“Unsurprisingly, phishers took that as an invitation” to blast Anthem customers with fraudulent email, security blogger Brian Krebs writes. Krebs posted an example of a typical missive, offering a free year’s worth of credit monitoring services if the reader clicks an embedded link.

On its website, Anthem also says it knows of phone calls in which scammers claim to be from Anthem.

“These emails and calls are not from Anthem, and no notifications have been sent from Anthem since the initial notification on Wed., Feb. 4, 2015,” Anthem said in a voice recording on a phone line it has established in the wake of the hack.

The recording says Anthem will send letters via postal mail to current and former members who have been impacted by the attack.

Names, Social Security numbers, birthdays, street addresses, email addresses and employment information, including income, were all part of the Anthem data that was compromised, according to a statement from Anthem.

It does not appear that credit card information or medical records were compromised, according to Anthem.

The identity of the hackers who breached Anthem security has not been determined, although some investigators say state-sponsored Chinese hackers may be to blame.

If you are concerned about your personal data, see NerdWallet’s tips for protecting your data from hackerskeeping credit card information secure and monitoring for ID theft.

Image via iStock.

You've read  of  free articles. Subscribe to continue.

Dear Reader,

About a year ago, I happened upon this statement about the Monitor in the Harvard Business Review – under the charming heading of “do things that don’t interest you”:

“Many things that end up” being meaningful, writes social scientist Joseph Grenny, “have come from conference workshops, articles, or online videos that began as a chore and ended with an insight. My work in Kenya, for example, was heavily influenced by a Christian Science Monitor article I had forced myself to read 10 years earlier. Sometimes, we call things ‘boring’ simply because they lie outside the box we are currently in.”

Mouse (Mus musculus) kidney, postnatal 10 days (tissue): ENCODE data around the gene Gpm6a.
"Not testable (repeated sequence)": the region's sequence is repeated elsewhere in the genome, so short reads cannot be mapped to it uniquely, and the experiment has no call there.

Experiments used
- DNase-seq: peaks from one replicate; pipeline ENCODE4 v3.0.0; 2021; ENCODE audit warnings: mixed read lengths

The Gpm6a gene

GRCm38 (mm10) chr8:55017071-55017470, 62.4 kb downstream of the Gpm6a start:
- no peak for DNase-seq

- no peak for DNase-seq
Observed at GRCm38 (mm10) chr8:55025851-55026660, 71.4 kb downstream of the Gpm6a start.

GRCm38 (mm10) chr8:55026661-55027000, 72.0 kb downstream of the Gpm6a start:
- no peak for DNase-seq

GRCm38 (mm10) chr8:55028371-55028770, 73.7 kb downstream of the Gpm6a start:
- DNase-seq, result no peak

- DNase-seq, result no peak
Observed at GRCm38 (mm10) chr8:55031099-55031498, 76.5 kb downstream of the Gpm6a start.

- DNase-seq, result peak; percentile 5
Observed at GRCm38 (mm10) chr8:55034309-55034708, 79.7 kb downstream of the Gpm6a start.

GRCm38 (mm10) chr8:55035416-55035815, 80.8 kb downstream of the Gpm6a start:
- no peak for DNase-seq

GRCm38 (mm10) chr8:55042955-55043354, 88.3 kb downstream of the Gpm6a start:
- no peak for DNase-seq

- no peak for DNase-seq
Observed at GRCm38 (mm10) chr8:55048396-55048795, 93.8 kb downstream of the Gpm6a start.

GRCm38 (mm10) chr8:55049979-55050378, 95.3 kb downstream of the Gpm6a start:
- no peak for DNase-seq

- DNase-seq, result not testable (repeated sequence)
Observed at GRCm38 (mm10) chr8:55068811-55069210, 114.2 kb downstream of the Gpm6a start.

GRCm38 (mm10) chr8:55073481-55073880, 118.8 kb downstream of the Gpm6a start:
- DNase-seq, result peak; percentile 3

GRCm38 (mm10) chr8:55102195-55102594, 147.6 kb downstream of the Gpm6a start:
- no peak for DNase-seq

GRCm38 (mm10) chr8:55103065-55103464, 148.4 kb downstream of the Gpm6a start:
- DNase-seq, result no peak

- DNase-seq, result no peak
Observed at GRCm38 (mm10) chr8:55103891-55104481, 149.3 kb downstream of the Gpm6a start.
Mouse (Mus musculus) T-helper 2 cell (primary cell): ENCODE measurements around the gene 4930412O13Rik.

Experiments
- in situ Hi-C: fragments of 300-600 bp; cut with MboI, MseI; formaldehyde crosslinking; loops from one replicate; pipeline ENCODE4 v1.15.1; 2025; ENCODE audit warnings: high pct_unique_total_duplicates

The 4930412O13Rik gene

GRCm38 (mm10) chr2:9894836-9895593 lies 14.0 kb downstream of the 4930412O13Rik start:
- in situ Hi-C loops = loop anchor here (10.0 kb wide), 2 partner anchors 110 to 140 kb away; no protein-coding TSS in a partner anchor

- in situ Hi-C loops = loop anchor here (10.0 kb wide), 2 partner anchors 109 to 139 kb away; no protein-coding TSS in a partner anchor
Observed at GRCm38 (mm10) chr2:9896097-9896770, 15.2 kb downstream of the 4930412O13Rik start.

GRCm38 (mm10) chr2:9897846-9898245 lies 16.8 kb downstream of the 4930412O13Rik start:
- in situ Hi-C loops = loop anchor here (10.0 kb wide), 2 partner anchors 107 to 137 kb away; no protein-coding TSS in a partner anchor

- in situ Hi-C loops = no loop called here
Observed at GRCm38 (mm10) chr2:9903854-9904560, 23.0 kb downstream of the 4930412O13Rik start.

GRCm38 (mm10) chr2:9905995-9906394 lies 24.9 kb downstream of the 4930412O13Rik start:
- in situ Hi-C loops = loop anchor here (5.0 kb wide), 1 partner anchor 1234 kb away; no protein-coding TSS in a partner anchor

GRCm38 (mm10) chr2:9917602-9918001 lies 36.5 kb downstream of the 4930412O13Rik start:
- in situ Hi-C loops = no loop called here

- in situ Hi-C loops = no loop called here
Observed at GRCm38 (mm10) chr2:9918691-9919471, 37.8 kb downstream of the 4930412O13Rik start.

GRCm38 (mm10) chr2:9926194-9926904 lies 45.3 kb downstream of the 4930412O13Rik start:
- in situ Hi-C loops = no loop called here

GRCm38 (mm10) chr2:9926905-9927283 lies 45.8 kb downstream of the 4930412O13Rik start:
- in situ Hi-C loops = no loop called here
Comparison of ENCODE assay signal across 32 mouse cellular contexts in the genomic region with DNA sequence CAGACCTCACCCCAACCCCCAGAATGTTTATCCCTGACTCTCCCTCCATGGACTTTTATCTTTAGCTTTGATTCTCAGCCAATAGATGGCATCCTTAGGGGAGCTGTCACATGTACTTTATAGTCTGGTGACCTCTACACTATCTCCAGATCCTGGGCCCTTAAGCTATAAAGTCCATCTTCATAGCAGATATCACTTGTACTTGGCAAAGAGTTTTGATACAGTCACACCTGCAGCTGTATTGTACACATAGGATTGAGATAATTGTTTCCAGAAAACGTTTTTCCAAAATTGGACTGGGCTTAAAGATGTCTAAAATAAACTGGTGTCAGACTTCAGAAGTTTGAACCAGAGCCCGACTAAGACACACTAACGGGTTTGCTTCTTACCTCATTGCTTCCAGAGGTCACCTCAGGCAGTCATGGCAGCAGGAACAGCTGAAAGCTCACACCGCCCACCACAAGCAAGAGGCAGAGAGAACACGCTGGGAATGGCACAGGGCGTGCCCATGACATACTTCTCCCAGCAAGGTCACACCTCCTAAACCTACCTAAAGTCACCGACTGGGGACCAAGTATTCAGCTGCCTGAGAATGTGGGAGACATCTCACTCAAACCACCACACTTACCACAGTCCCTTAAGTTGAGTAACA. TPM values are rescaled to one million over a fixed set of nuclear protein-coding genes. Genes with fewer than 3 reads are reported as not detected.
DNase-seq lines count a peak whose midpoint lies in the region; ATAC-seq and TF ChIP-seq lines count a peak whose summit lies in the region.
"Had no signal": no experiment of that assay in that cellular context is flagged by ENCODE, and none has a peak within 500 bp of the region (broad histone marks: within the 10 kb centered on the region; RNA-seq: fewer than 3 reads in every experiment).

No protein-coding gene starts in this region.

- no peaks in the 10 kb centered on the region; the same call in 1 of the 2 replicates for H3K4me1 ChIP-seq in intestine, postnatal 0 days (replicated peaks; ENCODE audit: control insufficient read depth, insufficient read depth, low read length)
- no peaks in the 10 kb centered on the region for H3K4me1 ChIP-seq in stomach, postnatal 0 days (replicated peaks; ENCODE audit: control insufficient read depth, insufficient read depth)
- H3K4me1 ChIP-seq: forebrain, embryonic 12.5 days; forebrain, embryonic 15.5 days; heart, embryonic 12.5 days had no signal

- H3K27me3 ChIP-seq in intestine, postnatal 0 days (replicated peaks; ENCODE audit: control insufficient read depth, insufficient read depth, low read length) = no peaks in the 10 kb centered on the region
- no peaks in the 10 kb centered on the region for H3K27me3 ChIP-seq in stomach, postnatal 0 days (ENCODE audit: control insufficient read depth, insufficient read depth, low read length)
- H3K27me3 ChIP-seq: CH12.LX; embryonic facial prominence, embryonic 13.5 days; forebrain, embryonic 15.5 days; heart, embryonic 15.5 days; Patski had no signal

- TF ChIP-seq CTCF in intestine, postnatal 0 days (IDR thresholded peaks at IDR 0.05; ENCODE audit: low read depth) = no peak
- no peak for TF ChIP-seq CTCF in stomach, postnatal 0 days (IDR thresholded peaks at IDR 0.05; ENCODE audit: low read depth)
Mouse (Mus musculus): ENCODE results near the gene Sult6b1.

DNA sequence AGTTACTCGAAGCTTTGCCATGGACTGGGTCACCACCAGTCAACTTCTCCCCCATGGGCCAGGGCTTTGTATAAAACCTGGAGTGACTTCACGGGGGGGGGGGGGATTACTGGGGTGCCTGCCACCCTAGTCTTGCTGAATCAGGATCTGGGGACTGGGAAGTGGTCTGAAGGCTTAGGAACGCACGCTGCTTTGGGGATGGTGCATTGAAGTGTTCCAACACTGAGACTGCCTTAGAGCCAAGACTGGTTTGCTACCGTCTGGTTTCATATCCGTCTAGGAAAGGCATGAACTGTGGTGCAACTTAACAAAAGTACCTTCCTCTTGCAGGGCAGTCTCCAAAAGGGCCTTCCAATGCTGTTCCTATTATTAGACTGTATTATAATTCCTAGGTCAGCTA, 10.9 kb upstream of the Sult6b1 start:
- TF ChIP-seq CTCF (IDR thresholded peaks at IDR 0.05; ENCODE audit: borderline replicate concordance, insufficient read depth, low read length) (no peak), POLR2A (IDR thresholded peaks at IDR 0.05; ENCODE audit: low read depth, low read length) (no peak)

If you were to come up with a punchline to a joke about the Monitor, that would probably be it. We’re seen as being global, fair, insightful, and perhaps a bit too earnest. We’re the bran muffin of journalism.

But you know what? We change lives. And I’m going to argue that we change lives precisely because we force open that too-small box that most human beings think they live in.

The Monitor is a peculiar little publication that’s hard for the world to figure out. We’re run by a church, but we’re not only for church members and we’re not about converting people. We’re known as being fair even as the world becomes as polarized as at any time since the newspaper’s founding in 1908.

We have a mission beyond circulation, we want to bridge divides. We’re about kicking down the door of thought everywhere and saying, “You are bigger and more capable than you realize. And we can prove it.”

If you’re looking for bran muffin journalism, you can subscribe to the Monitor for $15. You’ll get the Monitor Weekly magazine, the Monitor Daily email, and unlimited access to CSMonitor.com.

QR Code to Anthem hack leaves room for scammers to pounce
Read this article in
https://www.csmonitor.com/Business/Saving-Money/2015/0211/Anthem-hack-leaves-room-for-scammers-to-pounce
QR Code to Subscription page
Start your subscription today
https://www.csmonitor.com/subscribe